Commercial salmon fishing in California and parts of Oregon will be shut down by environmental officials for 2023 due to a significant decline in fish stocks. The decline is attributed to heavily engineered waterways and the effects of climate change, such as supercharged heat and drought. Fall-run Chinook salmon, the last robust salmon for commercial fishing in California, are expected to have a population of fewer than 170,000, down from over a million in 1995. The $1.4 billion salmon fishing industry provides 23,000 jobs to California's economy.
Grain Be Gone
The Louis Dreyfus Company will halt exporting Russian grain beginning in July, joining other global traders who have dropped activities in the world's largest wheat-exporting country. The company is also exploring options to transfer its existing Russian business and grain assets to new domestic owners. Cargill and Viterra also recently announced that they would no longer handle Russian grain exports.
Indonesia’s agriculture sector is experiencing a tech boom. New agri-tech start-ups are reinventing farms to improve profitability and efficiency, using innovations like an Internet-of-Things sensor that measures data in chicken coops, such as the temperature and humidity. With a rapidly declining number of young people interested in farming, the tech boom also offers new opportunities to bring young people back into the industry.
Ask an Expert
Why is it important to inspire innovation in agriculture?
“More innovations are needed to help US farmers, who earn only $0.08 for every dollar spent on food production. High costs for inputs like fertilizer as well as costs beyond the farm gate like labor, processing, and distribution make it hard for farmers to make ends meet and invest adequately in their operations to meet the growing challenges to agricultural production now and in the future. However, prioritizing agricultural research in the 2023 Farm Bill could help better farmer livelihoods through locking in key resources to help farmers get tools they need to expand productivity, speeding adaptation to changing conditions, mitigating rising input costs, and innovating to feed a growing global population more efficiently.” Read more in our new report, “Prioritizing Agricultural Research in the 2023 Farm Bill.”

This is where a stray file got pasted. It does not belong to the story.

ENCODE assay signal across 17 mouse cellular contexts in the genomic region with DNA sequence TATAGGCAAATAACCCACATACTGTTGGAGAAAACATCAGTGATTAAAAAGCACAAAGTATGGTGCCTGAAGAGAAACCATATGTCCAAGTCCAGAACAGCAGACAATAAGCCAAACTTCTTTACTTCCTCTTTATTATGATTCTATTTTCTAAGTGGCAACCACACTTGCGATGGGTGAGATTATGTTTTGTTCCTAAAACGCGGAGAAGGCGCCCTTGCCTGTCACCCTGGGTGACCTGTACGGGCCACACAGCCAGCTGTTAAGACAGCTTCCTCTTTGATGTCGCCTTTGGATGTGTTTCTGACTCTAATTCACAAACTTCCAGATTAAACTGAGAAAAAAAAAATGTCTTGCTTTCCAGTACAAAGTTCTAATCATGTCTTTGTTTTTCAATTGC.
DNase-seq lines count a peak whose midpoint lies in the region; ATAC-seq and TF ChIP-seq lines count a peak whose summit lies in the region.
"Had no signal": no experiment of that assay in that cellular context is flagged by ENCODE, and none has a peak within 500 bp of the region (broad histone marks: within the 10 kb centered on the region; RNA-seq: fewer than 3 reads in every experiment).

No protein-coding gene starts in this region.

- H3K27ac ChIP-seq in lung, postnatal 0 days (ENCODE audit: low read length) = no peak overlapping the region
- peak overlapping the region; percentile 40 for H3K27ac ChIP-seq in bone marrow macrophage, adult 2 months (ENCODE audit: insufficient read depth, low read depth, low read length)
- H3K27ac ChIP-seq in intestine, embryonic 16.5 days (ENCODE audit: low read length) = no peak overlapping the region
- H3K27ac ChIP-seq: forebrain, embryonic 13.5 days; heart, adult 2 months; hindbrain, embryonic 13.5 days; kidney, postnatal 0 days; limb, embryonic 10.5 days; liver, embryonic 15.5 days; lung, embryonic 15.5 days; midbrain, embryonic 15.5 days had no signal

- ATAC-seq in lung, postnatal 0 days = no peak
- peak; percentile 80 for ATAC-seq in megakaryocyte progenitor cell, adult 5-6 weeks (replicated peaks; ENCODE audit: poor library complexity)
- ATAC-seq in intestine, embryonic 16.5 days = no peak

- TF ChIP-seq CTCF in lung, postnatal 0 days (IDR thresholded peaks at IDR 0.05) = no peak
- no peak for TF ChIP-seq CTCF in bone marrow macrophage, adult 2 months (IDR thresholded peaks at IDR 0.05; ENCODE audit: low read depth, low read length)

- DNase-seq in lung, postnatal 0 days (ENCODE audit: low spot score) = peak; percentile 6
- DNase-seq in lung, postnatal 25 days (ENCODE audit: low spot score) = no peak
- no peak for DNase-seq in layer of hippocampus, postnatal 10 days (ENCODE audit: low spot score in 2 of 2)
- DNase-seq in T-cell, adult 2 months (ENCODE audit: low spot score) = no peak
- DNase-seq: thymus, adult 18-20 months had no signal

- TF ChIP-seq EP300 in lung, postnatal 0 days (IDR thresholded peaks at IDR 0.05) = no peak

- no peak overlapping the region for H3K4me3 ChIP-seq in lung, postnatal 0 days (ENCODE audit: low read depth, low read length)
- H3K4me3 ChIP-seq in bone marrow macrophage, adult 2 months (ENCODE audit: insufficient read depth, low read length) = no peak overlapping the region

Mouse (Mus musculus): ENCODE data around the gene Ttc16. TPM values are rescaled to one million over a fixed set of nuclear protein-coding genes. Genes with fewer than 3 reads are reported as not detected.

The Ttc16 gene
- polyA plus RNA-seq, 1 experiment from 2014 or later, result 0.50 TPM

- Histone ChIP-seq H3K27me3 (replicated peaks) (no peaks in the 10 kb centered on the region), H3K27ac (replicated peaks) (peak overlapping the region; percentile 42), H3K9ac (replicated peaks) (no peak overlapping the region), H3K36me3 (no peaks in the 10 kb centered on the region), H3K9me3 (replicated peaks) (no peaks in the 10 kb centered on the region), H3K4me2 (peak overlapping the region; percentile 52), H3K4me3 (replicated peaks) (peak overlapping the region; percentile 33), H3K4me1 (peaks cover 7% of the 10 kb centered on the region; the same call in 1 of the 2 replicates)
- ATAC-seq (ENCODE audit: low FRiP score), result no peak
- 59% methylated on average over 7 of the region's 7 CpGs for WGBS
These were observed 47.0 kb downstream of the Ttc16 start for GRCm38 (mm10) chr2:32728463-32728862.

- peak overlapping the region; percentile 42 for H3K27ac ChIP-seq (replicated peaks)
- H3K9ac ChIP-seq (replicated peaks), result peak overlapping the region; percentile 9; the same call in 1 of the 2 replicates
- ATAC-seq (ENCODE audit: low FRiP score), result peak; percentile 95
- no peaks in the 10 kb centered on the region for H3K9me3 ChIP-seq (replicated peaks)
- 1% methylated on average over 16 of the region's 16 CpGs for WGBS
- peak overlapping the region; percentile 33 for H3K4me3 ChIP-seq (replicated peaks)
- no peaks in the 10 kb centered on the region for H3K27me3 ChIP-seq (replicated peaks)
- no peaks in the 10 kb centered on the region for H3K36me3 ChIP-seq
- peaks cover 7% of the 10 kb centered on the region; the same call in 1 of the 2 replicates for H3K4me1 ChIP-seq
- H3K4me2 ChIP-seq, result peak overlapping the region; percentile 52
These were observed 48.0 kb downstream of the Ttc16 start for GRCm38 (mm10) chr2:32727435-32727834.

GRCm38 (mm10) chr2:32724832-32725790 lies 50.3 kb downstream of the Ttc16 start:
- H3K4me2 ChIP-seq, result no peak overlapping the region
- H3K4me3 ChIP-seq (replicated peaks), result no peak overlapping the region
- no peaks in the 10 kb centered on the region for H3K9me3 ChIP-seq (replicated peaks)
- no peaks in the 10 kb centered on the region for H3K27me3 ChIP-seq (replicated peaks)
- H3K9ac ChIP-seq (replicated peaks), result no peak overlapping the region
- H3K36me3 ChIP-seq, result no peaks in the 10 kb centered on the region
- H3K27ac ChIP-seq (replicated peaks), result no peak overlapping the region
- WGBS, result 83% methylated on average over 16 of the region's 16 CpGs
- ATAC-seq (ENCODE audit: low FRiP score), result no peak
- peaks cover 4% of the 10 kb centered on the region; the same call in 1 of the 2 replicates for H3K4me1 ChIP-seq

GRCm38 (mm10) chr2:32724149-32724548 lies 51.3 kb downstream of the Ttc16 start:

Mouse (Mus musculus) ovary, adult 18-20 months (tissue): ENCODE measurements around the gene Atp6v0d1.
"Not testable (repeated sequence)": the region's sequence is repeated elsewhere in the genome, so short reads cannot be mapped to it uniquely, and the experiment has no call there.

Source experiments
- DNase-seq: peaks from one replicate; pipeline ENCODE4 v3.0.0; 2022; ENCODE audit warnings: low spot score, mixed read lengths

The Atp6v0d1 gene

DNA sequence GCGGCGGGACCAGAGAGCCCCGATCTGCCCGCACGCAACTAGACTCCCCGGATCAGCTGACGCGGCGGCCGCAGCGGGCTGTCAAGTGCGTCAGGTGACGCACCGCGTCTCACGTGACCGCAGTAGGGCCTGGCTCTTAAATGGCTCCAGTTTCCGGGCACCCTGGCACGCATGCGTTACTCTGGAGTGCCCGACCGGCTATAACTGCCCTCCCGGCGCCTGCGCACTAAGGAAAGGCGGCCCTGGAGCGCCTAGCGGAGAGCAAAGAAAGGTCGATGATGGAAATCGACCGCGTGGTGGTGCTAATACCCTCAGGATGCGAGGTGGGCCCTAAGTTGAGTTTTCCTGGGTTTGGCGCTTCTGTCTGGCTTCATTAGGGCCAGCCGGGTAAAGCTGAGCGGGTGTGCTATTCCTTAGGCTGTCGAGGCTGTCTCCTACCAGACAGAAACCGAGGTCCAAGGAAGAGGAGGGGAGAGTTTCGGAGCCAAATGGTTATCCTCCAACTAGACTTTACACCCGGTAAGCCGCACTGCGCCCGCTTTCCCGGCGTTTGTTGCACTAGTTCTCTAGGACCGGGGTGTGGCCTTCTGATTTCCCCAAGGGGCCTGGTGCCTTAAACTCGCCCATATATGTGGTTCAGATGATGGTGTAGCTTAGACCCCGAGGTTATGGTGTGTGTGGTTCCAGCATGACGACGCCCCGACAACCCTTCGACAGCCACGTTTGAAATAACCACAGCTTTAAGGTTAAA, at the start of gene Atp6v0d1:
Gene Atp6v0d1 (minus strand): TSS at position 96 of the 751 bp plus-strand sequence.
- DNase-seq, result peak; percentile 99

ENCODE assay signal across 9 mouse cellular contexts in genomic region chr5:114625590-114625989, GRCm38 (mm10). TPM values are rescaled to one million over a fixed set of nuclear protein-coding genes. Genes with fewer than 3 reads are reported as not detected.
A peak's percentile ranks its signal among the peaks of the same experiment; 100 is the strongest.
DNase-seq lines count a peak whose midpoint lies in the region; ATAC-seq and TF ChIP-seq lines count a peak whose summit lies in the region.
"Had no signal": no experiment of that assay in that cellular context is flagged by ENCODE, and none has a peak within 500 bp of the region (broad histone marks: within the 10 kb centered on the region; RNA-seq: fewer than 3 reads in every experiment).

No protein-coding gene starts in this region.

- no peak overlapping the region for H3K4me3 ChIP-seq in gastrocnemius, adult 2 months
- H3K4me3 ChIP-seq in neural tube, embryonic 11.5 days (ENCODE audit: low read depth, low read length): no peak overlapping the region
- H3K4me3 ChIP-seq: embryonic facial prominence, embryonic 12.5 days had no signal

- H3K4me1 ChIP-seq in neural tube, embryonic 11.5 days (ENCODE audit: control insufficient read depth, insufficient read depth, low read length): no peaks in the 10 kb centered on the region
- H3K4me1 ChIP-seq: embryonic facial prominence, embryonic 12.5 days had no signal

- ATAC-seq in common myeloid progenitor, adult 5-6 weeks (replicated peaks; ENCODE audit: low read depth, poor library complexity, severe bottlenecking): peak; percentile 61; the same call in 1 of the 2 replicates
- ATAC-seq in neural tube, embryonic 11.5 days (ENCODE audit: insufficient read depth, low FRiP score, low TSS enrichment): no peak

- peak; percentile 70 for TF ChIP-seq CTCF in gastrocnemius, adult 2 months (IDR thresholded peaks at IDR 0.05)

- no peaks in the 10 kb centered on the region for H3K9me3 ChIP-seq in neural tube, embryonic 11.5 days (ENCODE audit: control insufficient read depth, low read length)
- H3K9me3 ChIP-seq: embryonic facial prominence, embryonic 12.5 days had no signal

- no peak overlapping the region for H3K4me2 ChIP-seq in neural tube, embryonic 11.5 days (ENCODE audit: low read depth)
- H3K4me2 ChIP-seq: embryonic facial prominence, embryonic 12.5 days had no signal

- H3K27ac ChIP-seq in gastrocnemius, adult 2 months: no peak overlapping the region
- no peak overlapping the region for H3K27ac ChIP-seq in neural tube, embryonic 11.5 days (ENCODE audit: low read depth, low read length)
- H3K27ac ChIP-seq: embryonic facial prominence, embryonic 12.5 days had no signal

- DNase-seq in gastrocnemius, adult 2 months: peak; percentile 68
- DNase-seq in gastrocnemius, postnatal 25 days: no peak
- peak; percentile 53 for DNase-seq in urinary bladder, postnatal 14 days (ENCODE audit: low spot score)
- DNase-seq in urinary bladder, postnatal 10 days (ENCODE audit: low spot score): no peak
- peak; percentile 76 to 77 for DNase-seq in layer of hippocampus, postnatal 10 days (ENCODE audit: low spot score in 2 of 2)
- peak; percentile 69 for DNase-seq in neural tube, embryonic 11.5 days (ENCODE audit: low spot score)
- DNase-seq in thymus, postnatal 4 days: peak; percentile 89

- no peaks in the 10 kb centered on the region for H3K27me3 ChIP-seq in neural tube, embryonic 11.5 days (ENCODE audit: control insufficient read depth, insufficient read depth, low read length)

— Center on Global Food and Agriculture Managing Director Peggy Tsai Yih
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Other Upcoming Events
Science and Innovation for Food Systems Transformation – Follow-Up to the 2021 UN Food Systems Summit
Date: April 11
Time: 9:30 – 11:00 a.m. ET
Eating on Earth, 2050: Lin Yee Yuan and Mats Lederhausen on Feeding 10 Billion
Date: April 13
Time: 6:00 – 8:00 p.m. CT
Production Prospects for the Northern Hemisphere
Date: April 18
Time: 9:00 – 10:30 a.m. ET
2023 Food Waste Solutions Summit
Date: May 16 - 18
IFAD Innovation Day 2023
Date: June 28
Land Acknowledgement Statement
The Center on Global Food and Agriculture recognizes it occupies the ancestral land of the Kiikaapoi, Peoria, Kaskaskia, Bodwéwadmi, and Myaamia people. Indigenous communities around the world disproportionately experience the pressures of climate change, global conflicts, and the COVID-19 pandemic, while simultaneously stewarding 80 percent of the world’s biodiversity. These Indigenous tribes and nations are the original owners of this land and continue to be systemically erased by policies and practices that ignore their histories. To learn more about Indigenous foodways and practices, check out our 2022 blog series "Stewardship, Sovereignty, and Solutions."